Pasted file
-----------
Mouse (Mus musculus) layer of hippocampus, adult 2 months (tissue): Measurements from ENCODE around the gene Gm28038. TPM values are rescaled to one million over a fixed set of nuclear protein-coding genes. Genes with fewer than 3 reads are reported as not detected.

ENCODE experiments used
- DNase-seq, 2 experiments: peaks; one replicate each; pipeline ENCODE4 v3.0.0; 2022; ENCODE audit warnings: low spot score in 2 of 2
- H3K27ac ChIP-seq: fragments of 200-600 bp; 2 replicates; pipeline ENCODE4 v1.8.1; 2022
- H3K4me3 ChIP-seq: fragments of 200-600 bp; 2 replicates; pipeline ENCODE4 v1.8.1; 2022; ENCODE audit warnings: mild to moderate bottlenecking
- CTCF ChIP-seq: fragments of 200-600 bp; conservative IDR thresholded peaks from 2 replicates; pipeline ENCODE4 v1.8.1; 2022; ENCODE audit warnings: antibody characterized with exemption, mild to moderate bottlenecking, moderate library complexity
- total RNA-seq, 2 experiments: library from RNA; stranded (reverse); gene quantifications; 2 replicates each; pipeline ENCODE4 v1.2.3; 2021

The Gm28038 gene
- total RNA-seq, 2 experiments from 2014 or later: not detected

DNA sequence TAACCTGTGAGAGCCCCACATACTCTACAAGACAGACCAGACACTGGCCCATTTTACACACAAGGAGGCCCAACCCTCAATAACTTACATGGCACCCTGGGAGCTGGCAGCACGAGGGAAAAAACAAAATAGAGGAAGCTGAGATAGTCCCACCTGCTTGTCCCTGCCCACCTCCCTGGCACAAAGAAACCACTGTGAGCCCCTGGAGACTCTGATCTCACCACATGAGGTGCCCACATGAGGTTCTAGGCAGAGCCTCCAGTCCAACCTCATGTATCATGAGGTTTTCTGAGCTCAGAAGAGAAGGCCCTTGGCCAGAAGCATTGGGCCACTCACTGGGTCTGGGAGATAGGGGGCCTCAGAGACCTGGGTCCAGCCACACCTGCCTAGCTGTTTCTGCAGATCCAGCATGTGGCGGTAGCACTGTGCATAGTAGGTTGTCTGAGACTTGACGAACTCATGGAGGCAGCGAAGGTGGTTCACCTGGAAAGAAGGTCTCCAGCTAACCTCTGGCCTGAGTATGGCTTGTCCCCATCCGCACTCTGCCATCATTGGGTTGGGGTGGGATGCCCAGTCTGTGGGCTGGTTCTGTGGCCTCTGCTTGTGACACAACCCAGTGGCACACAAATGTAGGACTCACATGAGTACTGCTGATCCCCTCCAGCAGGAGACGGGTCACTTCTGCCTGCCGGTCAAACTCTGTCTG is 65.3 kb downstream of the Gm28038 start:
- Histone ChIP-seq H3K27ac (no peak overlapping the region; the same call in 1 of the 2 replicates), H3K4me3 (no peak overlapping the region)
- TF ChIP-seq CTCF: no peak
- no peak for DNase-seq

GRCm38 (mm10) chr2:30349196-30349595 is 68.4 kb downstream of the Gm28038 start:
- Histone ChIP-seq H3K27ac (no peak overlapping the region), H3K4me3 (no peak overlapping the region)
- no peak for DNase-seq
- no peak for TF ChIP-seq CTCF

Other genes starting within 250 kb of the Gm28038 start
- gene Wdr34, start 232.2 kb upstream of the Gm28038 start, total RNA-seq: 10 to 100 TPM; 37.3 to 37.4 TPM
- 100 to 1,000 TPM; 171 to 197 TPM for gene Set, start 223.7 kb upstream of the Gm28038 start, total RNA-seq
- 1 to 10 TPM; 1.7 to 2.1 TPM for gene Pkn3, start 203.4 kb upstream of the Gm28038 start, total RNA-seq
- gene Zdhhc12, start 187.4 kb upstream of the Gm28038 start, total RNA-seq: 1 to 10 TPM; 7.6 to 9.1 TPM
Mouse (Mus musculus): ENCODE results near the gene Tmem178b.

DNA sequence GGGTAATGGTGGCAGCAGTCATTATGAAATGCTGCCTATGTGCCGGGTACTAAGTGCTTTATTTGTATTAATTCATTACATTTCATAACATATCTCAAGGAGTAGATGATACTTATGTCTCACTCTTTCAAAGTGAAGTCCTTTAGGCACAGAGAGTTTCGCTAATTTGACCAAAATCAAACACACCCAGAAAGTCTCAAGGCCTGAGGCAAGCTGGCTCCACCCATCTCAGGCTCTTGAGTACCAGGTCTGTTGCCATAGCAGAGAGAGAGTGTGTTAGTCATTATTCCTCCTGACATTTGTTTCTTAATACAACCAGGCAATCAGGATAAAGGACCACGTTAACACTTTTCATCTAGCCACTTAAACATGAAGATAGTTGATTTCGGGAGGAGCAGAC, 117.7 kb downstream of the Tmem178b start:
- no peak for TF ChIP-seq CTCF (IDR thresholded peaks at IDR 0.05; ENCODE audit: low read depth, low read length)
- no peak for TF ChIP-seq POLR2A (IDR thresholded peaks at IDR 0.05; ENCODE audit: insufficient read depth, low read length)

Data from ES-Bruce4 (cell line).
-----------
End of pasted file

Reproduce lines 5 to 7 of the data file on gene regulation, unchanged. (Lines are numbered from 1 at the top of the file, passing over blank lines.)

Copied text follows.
- H3K4me3 ChIP-seq: fragments of 200-600 bp; 2 replicates; pipeline ENCODE4 v1.8.1; 2022; ENCODE audit warnings: mild to moderate bottlenecking
- CTCF ChIP-seq: fragments of 200-600 bp; conservative IDR thresholded peaks from 2 replicates; pipeline ENCODE4 v1.8.1; 2022; ENCODE audit warnings: antibody characterized with exemption, mild to moderate bottlenecking, moderate library complexity
- total RNA-seq, 2 experiments: library from RNA; stranded (reverse); gene quantifications; 2 replicates each; pipeline ENCODE4 v1.2.3; 2021